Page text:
As pressure mounts in some areas for besieged Republican vice presidential candidate Dan Quayle to drop off the ticket, Libertarian Party presidential candidate Ron Paul wants him to stay.

"We think he should stay on the ticket - definitely. That will help us a lot," Paul told the Deseret News Tuesday while in town on a campaign swing."We like Dan Quayle. We also like George Bush and Mike Dukakis. They have been the best recruiters we have. A lot of people who are dissatisfied with them have been coming to our party looking for an alternative."

Paul, a former four-term Republican congressmen who left that party, said the national Libertarian headquarters has been receiving 100 or so calls a day from people wanting information about the party and how to join.

He said that shows his party is attracting much more interest than in previous years and credits Bush and Dukakis. "A large number of Americans are disenchanted with the choice they have, and are looking for an alternative. I think they would come to us if they knew about us."

That interest was apparent at a small rally Wednesday night in the State Capitol where some 200 supporters gathered to meet Paul. He received an enthusiastic response to his call for passage of the three proposed tax-limitation initiatives.

"I'm in the mood for no more taxes. I'm in the mood for a lot less taxes," Paul told the crowd. "I don't think you're getting your money's worth."

State Libertarians were urged to throw their support to independent candidate Merrill Cook in the governor's race because of Cook's support for tax limitation.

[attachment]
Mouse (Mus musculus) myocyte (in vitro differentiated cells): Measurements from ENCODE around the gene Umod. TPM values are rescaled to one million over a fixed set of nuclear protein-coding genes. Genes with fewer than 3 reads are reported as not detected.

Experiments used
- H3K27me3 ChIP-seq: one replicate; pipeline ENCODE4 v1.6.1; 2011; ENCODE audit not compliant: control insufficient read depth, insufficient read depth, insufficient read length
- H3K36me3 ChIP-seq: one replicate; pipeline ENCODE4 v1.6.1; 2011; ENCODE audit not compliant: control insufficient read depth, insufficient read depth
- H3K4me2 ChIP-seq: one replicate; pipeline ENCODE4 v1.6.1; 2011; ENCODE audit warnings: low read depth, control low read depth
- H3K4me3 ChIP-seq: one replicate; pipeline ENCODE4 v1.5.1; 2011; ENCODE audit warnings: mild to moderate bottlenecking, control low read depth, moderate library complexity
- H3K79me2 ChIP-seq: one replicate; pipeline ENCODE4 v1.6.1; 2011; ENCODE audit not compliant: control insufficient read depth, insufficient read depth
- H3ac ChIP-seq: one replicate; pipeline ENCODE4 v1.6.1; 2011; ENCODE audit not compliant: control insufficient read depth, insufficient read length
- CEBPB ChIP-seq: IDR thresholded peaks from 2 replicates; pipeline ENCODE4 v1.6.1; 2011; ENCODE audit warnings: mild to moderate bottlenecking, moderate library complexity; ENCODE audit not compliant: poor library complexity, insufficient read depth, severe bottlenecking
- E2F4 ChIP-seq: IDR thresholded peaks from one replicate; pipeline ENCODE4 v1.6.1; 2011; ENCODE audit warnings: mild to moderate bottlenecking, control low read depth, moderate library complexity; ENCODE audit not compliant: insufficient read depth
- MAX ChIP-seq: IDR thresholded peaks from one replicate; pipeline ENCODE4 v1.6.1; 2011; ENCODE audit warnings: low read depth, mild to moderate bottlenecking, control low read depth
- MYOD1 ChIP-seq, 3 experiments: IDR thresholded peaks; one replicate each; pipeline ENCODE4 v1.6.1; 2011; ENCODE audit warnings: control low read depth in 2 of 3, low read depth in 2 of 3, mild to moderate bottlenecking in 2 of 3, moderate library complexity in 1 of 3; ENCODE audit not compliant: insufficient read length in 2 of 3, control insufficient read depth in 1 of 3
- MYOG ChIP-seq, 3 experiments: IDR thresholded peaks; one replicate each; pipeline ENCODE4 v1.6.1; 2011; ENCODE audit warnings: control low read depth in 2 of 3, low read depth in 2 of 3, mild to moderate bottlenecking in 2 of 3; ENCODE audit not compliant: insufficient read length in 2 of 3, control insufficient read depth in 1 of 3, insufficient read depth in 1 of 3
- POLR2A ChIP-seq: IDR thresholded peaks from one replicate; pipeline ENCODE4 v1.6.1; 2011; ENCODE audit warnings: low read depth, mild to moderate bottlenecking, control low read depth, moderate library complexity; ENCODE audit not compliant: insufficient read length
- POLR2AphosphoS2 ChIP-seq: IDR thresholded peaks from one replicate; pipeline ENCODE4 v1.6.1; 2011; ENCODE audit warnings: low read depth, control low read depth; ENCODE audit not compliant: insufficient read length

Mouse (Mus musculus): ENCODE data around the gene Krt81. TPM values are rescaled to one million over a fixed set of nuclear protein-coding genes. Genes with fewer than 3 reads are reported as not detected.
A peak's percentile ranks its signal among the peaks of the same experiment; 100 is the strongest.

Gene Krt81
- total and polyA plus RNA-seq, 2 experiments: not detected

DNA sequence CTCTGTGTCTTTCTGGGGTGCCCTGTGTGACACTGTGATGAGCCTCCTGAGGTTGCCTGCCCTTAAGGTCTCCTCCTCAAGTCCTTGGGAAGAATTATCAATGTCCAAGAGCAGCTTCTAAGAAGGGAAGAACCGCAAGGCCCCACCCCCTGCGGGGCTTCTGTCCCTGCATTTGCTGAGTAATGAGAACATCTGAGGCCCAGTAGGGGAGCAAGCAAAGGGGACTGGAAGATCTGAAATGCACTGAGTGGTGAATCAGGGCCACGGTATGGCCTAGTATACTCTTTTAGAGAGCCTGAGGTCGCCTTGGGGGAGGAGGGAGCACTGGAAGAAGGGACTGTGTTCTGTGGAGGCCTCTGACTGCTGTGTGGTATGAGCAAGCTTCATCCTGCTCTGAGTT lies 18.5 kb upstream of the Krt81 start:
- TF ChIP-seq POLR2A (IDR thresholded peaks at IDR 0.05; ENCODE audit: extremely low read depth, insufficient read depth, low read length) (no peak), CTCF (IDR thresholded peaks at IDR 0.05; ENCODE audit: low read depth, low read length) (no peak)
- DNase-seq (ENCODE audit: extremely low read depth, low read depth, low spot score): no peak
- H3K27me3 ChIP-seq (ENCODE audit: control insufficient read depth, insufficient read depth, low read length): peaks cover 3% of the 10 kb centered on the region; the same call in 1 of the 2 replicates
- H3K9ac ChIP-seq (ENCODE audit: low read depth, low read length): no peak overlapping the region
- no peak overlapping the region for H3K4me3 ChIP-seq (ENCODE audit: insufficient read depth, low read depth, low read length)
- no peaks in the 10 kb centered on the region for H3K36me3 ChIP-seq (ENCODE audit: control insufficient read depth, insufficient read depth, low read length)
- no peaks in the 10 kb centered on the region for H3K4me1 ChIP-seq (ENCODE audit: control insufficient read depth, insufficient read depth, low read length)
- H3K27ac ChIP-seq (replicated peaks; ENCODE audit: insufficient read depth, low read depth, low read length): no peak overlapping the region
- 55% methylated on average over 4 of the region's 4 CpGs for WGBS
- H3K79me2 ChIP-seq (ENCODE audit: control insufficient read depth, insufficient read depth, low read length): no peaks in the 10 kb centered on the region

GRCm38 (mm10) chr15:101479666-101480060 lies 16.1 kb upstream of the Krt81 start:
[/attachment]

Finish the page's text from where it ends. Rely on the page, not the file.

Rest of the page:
And things such as the controversy surrounding Quayle help sell the Libertarian message. Quayle has been criticized for joining the Indiana National Guard, possibly with the help of friends of his powerful family, to avoid combat in Vietnam.

Quayle's appointment actually hurt the Libertarians at first, said Paul. "It pleased a lot of Pat Robertson-style conservatives who had been upset with Bush." But the controversy now appears to be drawing people away from the Republicans.

Paul also said success may be at hand for the Libertarian Party because it refuses to raise taxes, which is important to many Americans. He sees that helping especially in Utah, where residents will vote in November on initiatives to roll back taxes. The Libertarians also support liberal gun laws and elimination of drug laws that they believe provide incentive for dealers to make big money.

"I really wouldn't be surprised if we got 20 percent of the vote in Utah," he said, even though his party's candidates have not made any significant showing in local polls.

"We have been targeting the state because we find that people here are receptive to us. That may be partly because of the Western, free-frontier spirit here (his party strongly supports individual rights)."

Utah is also home of one of the few Libertarian success stories. It holds all the town offices in Big Water, Wayne County. Well-known polygamist Alex Joseph is the mayor there. Paul hopes others in Utah will see the Libertarian Party as a viable alternative and support it.

Paul said what his party really needs is publicity, and is challenging pollsters in the state and nation to start including him along with Bush and Dukakis in their surveys. "I think if people had an alternative in the polls to Bush and Dukakis, they would take it."